So, they… they’re flat and they’re going to give you more of that stretch on the tendon, so it’s going to have to work harder while you run. 

There are a few things we can do about that.  

The first is, definitely to make sure that you do the rehab to quite a high level: going through the full range over the side of a step if you want to get back to running with a little heel support in there.  

When you first go back to running, you may… Sometimes people have two pairs of shoes. 

So, they’ll have trainers with a bit of a heel and they’ll have minimalist shoes. 

Well, start running in the one with a bit of the heel first and then transition back into these… bit by bit. Or, put a temporary small heel lift in your shoes, if that will work, and see if you can just offload it a bit like that. 

Are ankle braces good for Achilles tendonitis? 

The honest answer is that ankle braces don’t really help Achilles tendonitis. Don’t waste money on that. 

Now, most ankle braces are there to prevent your foot from turning in and out and limiting that range of motion and it’s really doesn’t affect the Achilles tendon that much. 

To be honest, if you’re going to limit that it’s stuck in one position — it doesn’t move up and down that’s not useful either.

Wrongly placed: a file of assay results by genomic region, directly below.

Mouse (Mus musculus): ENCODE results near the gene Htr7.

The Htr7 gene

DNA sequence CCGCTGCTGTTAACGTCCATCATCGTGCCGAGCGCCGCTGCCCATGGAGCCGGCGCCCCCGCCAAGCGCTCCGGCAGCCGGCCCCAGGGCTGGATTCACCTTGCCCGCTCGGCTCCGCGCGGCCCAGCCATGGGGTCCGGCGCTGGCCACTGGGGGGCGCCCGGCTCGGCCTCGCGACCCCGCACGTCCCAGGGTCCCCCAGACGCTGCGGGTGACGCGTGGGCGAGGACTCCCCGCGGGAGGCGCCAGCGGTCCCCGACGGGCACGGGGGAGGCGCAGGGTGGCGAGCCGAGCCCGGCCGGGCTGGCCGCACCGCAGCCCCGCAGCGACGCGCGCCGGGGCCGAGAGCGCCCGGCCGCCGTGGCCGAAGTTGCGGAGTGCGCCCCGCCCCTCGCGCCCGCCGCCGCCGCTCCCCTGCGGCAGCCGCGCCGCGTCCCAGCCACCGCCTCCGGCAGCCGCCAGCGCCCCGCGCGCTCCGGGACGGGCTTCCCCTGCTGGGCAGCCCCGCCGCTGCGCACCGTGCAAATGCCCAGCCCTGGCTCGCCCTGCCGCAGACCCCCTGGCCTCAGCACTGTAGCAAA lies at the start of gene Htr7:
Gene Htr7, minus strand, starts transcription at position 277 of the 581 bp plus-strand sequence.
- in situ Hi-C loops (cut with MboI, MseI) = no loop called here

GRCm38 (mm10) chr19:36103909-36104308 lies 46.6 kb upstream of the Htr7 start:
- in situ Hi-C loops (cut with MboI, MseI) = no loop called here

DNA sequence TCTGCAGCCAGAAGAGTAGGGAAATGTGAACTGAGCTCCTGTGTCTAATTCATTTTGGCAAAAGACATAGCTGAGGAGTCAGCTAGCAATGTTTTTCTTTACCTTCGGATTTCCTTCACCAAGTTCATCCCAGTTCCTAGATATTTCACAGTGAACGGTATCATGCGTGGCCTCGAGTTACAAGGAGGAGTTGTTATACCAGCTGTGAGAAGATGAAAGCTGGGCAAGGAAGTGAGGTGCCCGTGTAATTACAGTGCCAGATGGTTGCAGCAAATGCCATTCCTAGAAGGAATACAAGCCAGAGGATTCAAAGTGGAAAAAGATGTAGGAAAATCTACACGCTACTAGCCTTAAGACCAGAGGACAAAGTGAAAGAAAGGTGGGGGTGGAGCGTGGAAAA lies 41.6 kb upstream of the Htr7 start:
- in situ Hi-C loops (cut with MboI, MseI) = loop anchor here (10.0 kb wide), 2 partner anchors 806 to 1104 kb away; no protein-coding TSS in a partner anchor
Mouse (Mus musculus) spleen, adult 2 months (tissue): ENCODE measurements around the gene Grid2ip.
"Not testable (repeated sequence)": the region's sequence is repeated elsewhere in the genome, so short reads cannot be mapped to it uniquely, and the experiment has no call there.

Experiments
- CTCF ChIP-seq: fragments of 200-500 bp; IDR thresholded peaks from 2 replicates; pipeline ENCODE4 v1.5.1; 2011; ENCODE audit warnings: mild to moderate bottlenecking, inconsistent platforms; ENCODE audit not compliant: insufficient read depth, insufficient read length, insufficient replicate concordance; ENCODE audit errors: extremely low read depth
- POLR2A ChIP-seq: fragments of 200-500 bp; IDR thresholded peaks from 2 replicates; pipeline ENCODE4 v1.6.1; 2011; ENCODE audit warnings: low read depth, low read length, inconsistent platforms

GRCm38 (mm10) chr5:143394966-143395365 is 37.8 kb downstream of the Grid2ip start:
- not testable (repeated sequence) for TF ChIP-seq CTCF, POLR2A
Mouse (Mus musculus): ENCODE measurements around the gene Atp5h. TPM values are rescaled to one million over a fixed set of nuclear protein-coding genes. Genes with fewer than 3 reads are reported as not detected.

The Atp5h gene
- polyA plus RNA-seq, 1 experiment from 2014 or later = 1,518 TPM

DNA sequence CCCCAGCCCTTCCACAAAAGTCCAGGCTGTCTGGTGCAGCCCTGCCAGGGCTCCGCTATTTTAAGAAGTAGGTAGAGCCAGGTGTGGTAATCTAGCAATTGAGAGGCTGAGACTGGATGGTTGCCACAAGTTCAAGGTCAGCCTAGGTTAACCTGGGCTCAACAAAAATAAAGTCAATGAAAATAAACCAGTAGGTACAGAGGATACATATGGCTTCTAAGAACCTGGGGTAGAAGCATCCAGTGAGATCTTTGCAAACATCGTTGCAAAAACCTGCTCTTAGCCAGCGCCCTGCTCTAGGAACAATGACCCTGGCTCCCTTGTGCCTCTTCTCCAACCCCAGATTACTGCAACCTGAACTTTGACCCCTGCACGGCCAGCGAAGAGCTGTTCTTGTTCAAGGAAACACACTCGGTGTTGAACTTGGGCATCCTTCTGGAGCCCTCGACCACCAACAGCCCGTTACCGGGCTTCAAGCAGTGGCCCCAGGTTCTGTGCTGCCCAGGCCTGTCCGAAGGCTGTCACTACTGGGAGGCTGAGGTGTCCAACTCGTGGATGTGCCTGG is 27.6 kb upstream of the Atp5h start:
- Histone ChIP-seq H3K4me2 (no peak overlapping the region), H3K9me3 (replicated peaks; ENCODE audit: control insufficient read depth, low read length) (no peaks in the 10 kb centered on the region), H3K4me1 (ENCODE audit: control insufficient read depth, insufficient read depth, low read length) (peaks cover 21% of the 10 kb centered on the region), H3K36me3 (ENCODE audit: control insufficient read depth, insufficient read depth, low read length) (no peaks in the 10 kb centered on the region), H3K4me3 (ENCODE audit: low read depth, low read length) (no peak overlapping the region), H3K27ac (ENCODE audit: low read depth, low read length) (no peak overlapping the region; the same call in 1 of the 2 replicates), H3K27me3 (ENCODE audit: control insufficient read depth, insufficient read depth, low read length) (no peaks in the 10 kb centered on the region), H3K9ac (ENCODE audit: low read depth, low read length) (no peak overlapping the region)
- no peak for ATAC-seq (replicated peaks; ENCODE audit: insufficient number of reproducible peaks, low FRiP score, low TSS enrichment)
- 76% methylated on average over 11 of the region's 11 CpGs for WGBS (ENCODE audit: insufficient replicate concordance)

Because immobilizing it can often make it feel more uncomfortable and the whole thing with Achilles’ tendinopathy is that it’s actually a weakened tendon and therefore it hurts with your activities.  

So, we want to be strengthening it and by limiting more and more movement in it you can actually make the condition worse because the tendon can get a little bit weaker.  

So, sometimes if you have a really painful tendon, it can be useful to put it in a boot and immobilize it like that for a short period of time. 

No more than a week to get it to calm down but in most cases that is not needed. 

Check Our article – Running with Achilles Tendonitis: Things You Should Know

Are compression socks good for Achilles tendonitis?  

In the case of compression socks, they work differently from ankle braces. They don’t limit your muscle movements.  

The research seems to say compression socks are good for Achilles’ pain. 

You see compression socks help to improve your circulation and get the blood and lymph drainage better from the foot up to the heart.  

So, you get rid of your waste products more quickly and you also get a better supply of oxygen and nutrients to your muscles and other cells in your body.  

What the research has shown is you can regain muscle strength and power.  

If you use compression socks and also, it can limit the amount of muscle soreness you feel after running.  

Just be careful that the socks aren’t too tight because otherwise, you will actually decrease your circulation they recommend that it should be firm but not uncomfortable. 

Final thoughts 

I hope you found this article interesting and useful. 

With that, it’s time to hear what you have to say. 

Now you may have a clear idea about what type of shoes and braces is best for Achilles tendonitis. 

Or maybe you have a question. 

Either way, let me know your thoughts in the comments section below.